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Clara Ramírez-Barat (Universidad Carlos III de Madrid)

The role of forgiveness in transitions to democracy.


In willing to assess the role that forgiveness can play in transitions to democracy, the most appropriated way to proceed, would probably imply to carry on an empirical-comparative type of research. Nonetheless, before trying to accomplish such a task, I believe, it is also necessary to deal with some interrelated theoretical issues such as: what do we understand by forgiveness? Which relation does it has with apology? Can there be such a thing as forgiveness in the political realm, or it is only a moral concept? What is supposed to be its contribution in a democratic transition? Does it have to be backward of forward-looking oriented? Or, which is it relation with the process of reconciliation? These are some of the questions that could be legitimately posed, and that would probably be necessary to reply before carrying on an empirical analysis.

These paper aims to address some of these theoretical questions that, in the other hand, are recurrently being met in transitional processes. Albeit the target here is modest, I will try to line of research in which all these concerns can remain interconnected, that will be need to be continued in future projects. In what follows I will to proceed in three sections. First, I will try to set a rough conceptual framework in which to locate the word forgiveness; for then properly shift its meaning in the political arena. Then, in section II, I will ask which is the role that the act of forgiveness can have in transitional procedures. This will render us, as I will try to show, to two different ways of understanding the goals of transitional justice mechanisms, underlying which we also find two conceptions of justice-one restorative, the other retributive-, as it is exemplified in the discussion between Crocker and Tutu. Finally, in (III) I will try to argue that, because transitional processes are precisely located between these two logics, we must find a balance so that reconciliation is not achieved at the expense of justice.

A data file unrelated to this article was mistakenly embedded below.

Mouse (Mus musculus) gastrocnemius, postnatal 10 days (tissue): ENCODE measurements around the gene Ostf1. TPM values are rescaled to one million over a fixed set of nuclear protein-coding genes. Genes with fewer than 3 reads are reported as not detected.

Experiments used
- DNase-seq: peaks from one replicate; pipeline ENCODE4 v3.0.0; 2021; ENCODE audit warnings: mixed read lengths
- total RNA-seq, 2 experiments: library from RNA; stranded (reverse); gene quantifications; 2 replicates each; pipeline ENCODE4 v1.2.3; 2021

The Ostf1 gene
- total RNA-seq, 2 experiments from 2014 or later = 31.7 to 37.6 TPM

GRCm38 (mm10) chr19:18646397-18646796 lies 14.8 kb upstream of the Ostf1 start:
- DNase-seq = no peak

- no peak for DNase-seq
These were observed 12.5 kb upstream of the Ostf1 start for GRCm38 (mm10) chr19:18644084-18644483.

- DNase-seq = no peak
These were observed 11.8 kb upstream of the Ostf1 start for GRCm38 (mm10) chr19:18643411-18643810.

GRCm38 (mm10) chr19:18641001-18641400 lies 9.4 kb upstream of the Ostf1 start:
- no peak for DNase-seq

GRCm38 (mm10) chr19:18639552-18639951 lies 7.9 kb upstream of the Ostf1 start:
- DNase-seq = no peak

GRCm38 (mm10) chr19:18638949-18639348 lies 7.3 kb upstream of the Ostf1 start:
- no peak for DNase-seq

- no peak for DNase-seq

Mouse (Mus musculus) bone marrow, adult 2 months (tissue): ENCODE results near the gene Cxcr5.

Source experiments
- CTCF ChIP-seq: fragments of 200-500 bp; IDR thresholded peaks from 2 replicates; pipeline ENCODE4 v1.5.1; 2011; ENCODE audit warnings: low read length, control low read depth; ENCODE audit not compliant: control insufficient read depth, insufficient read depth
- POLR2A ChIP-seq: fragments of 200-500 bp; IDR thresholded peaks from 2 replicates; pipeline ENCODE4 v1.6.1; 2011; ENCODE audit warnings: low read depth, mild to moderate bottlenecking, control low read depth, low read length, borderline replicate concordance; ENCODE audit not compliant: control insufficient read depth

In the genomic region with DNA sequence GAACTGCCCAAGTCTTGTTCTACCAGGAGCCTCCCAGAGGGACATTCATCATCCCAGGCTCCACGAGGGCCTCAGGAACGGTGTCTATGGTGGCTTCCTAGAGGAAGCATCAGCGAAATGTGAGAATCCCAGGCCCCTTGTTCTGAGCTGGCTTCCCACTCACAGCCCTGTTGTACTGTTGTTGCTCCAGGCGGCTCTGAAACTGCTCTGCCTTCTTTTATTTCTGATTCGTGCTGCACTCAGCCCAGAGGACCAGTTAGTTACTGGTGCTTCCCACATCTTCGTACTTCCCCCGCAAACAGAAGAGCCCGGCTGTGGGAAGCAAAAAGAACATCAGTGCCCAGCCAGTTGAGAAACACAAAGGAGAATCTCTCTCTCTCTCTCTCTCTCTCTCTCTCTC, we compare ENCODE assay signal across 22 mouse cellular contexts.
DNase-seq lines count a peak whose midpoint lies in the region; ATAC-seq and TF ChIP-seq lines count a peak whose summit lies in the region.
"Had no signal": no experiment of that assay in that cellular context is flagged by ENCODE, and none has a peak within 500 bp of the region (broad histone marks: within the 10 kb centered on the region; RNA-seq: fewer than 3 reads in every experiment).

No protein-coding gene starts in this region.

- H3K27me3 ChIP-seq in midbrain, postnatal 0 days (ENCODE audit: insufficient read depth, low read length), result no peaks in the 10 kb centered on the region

Forgiveness is only one option among the many that human beings have after an offense has been done. Other options that follow transgression are vengeance, punishment, admonishment, ignorance, denial… Apology is thus, only a particular way of settling disputes among many others. “To apologize is to declare voluntarily that one has no excuse, defense, justification, or explanation for an action (or inaction) that has «insulted, failed, injured, or wronged another»” and thus, “one who apologizes seeks forgiveness and redemption for what is unreasonable, unjustified, understanding inequitable” (Tavuchis; 1991: 17).